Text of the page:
'Covid-19 can end players' careers'

Bundesliga team Borussia Dortmund in full cry pre-Covid-19. The league announced that matches will be played behind closed doors, with only a limited number of media and officials allowed to attend.
Bundesliga team Borussia Dortmund in full cry pre-Covid-19. The league announced that matches will be played behind closed doors, with only a limited number of media and officials allowed to attend.
Image: Jörg Schüler/Getty Images

Despite rigid hygiene guidelines for the restart of the Bundesliga this weekend, a leading German sports doctor has warned footballers are still at risk of suffering "irreversible" and potentially career-ending lung damage from the coronavirus.

With Europe's other top leagues at least a month away from resuming, the German Football League (DFL) has drawn up strict rules for when games restart tomorrow.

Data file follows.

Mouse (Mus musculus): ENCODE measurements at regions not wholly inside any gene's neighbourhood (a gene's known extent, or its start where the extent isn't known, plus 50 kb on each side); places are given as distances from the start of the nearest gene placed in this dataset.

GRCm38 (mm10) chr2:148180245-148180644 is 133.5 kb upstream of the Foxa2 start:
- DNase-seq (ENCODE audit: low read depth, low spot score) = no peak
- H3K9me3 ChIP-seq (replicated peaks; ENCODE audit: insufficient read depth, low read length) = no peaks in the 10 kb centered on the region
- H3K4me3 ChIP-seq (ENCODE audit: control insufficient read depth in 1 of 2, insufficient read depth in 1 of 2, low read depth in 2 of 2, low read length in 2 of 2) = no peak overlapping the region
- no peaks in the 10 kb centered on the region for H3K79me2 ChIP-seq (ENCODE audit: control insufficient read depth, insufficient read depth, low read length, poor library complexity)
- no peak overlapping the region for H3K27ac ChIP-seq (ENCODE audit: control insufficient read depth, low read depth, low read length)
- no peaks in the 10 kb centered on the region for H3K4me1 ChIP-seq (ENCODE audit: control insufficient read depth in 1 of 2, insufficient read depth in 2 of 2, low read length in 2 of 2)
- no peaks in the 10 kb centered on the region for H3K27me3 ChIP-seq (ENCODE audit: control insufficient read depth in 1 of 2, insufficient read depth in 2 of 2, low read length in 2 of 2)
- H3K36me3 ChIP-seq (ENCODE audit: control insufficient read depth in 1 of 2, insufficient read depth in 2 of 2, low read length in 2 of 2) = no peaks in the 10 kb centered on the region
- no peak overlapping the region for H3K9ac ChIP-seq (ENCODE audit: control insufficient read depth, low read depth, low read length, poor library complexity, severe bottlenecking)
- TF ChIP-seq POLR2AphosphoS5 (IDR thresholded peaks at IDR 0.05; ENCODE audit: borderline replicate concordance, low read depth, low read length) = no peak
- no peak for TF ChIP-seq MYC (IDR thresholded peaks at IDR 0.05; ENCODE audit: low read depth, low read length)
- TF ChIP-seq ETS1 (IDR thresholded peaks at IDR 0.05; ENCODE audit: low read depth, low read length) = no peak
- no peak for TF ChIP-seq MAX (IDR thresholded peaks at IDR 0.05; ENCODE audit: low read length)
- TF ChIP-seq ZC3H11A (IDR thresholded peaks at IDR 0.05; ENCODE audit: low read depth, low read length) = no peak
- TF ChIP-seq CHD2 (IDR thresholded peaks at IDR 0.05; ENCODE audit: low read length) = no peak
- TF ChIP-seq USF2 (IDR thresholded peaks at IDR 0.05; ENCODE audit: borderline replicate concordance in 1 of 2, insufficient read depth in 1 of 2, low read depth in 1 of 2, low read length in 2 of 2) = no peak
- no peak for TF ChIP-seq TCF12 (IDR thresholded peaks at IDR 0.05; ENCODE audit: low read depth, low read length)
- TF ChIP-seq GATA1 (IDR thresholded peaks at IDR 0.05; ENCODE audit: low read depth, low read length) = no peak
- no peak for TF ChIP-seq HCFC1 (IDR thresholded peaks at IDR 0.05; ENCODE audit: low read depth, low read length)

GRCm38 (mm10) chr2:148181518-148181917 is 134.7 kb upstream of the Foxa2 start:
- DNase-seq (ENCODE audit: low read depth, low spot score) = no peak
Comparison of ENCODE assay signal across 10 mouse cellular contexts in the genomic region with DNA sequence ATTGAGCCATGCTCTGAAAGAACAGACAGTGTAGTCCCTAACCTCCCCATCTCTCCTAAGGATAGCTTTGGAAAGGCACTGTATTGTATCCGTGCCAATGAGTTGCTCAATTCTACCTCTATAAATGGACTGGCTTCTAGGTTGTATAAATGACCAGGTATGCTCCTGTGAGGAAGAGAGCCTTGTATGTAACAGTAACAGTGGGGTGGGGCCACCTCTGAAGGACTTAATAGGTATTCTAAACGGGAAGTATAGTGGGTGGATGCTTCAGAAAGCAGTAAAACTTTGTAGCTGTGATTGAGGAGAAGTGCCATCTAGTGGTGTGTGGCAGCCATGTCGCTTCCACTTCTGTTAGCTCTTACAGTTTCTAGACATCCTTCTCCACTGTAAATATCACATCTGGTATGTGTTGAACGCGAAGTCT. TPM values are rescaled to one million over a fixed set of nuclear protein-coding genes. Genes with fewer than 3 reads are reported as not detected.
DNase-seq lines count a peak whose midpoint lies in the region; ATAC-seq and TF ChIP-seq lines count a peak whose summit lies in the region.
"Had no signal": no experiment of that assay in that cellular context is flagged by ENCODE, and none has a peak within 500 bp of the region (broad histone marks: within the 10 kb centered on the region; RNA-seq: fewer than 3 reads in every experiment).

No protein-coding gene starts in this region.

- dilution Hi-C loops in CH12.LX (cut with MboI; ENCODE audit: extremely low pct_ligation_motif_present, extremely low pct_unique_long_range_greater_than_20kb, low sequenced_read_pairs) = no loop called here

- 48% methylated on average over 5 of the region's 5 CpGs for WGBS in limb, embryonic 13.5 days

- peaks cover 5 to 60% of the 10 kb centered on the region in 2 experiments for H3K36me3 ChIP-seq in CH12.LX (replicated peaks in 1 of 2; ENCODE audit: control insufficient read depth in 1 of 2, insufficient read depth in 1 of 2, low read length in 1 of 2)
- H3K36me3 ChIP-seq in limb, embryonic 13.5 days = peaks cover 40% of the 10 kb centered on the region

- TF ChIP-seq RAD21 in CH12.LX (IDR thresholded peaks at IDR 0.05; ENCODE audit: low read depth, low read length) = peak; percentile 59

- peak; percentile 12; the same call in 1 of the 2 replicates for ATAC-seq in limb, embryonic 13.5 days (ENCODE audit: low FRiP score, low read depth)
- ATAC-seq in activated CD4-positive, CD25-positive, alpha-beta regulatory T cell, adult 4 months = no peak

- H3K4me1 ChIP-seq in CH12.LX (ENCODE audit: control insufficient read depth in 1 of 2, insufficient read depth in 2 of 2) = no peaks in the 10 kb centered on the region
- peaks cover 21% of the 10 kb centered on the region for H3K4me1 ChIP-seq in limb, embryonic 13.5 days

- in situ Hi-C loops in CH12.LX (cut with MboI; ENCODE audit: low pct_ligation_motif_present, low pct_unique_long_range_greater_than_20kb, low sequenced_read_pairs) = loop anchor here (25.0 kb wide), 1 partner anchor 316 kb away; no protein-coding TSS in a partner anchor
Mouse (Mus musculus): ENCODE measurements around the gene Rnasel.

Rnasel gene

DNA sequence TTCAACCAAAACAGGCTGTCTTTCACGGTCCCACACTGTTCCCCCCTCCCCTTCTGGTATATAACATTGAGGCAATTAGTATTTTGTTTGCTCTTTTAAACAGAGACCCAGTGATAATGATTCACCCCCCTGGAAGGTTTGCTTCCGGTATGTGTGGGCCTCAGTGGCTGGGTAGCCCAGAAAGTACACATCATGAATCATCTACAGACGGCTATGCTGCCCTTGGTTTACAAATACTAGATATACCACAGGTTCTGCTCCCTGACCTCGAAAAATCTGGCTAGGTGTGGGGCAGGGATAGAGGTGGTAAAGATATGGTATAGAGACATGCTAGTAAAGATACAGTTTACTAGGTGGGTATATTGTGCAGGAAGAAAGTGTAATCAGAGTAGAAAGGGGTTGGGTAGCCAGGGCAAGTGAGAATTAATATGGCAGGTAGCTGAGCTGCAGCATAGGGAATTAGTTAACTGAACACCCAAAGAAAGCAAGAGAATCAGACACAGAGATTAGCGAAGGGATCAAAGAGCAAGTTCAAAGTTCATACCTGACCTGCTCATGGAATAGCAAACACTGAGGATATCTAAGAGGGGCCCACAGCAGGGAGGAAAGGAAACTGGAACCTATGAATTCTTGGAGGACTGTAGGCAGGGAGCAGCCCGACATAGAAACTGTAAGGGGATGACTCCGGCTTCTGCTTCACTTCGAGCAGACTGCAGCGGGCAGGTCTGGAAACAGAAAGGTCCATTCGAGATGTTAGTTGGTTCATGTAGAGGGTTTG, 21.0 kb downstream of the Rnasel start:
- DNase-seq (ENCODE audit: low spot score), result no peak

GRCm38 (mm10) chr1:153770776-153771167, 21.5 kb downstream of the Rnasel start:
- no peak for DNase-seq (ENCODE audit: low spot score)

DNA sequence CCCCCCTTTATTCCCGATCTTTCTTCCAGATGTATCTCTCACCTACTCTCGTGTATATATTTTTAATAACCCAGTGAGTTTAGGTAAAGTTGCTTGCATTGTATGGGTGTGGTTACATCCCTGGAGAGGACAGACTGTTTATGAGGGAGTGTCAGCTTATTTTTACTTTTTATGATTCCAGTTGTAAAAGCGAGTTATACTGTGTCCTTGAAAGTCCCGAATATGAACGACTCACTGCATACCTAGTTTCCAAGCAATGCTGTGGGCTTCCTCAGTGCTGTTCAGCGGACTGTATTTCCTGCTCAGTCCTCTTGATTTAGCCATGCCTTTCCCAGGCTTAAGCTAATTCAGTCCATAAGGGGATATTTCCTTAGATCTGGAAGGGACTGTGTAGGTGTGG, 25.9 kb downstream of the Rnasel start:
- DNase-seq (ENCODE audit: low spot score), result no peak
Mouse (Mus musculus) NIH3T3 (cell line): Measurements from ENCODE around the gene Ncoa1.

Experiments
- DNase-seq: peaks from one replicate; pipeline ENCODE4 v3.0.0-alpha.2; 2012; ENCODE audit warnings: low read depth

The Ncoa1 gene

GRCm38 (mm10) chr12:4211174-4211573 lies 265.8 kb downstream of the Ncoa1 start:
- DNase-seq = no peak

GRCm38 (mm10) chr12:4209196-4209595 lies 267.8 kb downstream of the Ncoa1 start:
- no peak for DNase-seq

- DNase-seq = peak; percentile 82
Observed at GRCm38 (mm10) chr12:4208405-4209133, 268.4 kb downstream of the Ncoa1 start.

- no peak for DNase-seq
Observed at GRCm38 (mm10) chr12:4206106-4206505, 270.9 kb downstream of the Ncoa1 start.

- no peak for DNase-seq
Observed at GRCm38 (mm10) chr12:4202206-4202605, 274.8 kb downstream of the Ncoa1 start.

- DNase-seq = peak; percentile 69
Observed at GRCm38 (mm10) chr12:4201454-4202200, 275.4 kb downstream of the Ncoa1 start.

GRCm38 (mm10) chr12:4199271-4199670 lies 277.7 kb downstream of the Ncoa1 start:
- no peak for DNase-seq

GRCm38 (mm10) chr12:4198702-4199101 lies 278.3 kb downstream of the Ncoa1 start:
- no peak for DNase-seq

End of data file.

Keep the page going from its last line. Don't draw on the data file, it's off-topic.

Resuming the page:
Matches will be played behind closed doors, with only a limited number of media and officials allowed to attend.

The key games see second-placed Borussia Dortmund at home to Schalke in tomorrow's derby and leaders Bayern Munich, who are four points clear, visiting Union Berlin on Sunday.

Players have been told to limit contact, even on the pitch, and must avoid pre-match handshakes and hugs to celebrate goals.

The DFL says while no plan could ever be "100% safe", the guidelines aim to create a playing environment with a low, "medically-justifiable risk".

However, professor Wilhelm Bloch, from the German Sports University in Cologne, warns that contracting the coronavirus has the potential to end a player's career.

"There is a risk that top athletes may lose their level of performance and never regain it," Bloch said.

"Generally, the physical make-up, immune system and cardiovascular system of elite athletes means that the risk to them is low.

"However, we do not know at this time whether even minor infections, or even mild symptoms, do not cause damage, such as minor scarring of the lungs after an inflammation. This damage may be irreversible, or may last a very long time before the body repairs it."

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